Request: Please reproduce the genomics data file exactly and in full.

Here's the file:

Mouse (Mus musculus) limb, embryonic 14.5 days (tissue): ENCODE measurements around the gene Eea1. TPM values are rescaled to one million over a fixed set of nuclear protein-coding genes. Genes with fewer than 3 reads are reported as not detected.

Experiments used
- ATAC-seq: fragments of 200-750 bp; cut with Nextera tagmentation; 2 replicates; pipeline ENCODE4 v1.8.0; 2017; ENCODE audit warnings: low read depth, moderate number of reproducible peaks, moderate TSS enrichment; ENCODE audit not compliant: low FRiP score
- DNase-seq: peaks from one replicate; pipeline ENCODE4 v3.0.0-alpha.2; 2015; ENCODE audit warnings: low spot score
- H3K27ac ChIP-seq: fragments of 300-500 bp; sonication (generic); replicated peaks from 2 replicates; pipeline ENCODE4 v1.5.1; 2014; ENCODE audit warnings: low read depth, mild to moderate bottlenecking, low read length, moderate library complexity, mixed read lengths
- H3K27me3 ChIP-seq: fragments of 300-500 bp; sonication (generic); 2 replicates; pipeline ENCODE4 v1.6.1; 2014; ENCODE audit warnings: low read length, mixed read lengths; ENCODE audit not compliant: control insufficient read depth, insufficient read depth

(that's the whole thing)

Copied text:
Mouse (Mus musculus) limb, embryonic 14.5 days (tissue): ENCODE measurements around the gene Eea1. TPM values are rescaled to one million over a fixed set of nuclear protein-coding genes. Genes with fewer than 3 reads are reported as not detected.

Experiments used
- ATAC-seq: fragments of 200-750 bp; cut with Nextera tagmentation; 2 replicates; pipeline ENCODE4 v1.8.0; 2017; ENCODE audit warnings: low read depth, moderate number of reproducible peaks, moderate TSS enrichment; ENCODE audit not compliant: low FRiP score
- DNase-seq: peaks from one replicate; pipeline ENCODE4 v3.0.0-alpha.2; 2015; ENCODE audit warnings: low spot score
- H3K27ac ChIP-seq: fragments of 300-500 bp; sonication (generic); replicated peaks from 2 replicates; pipeline ENCODE4 v1.5.1; 2014; ENCODE audit warnings: low read depth, mild to moderate bottlenecking, low read length, moderate library complexity, mixed read lengths
- H3K27me3 ChIP-seq: fragments of 300-500 bp; sonication (generic); 2 replicates; pipeline ENCODE4 v1.6.1; 2014; ENCODE audit warnings: low read length, mixed read lengths; ENCODE audit not compliant: control insufficient read depth, insufficient read depth